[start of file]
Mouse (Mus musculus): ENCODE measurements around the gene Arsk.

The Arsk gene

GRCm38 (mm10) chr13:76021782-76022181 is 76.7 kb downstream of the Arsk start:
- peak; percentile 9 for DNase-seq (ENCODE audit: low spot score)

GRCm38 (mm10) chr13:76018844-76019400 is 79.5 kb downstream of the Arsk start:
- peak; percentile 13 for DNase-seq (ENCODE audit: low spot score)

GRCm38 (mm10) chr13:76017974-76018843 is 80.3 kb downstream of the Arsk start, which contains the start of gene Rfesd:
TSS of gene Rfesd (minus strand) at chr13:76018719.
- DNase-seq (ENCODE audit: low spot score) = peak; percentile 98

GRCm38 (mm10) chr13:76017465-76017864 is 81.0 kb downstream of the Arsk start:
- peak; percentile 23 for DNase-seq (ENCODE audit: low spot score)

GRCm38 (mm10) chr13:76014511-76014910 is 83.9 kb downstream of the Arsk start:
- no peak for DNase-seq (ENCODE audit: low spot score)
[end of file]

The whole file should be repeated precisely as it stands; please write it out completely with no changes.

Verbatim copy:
Mouse (Mus musculus): ENCODE measurements around the gene Arsk.

The Arsk gene

GRCm38 (mm10) chr13:76021782-76022181 is 76.7 kb downstream of the Arsk start:
- peak; percentile 9 for DNase-seq (ENCODE audit: low spot score)

GRCm38 (mm10) chr13:76018844-76019400 is 79.5 kb downstream of the Arsk start:
- peak; percentile 13 for DNase-seq (ENCODE audit: low spot score)

GRCm38 (mm10) chr13:76017974-76018843 is 80.3 kb downstream of the Arsk start, which contains the start of gene Rfesd:
TSS of gene Rfesd (minus strand) at chr13:76018719.
- DNase-seq (ENCODE audit: low spot score) = peak; percentile 98

GRCm38 (mm10) chr13:76017465-76017864 is 81.0 kb downstream of the Arsk start:
- peak; percentile 23 for DNase-seq (ENCODE audit: low spot score)

GRCm38 (mm10) chr13:76014511-76014910 is 83.9 kb downstream of the Arsk start:
- no peak for DNase-seq (ENCODE audit: low spot score)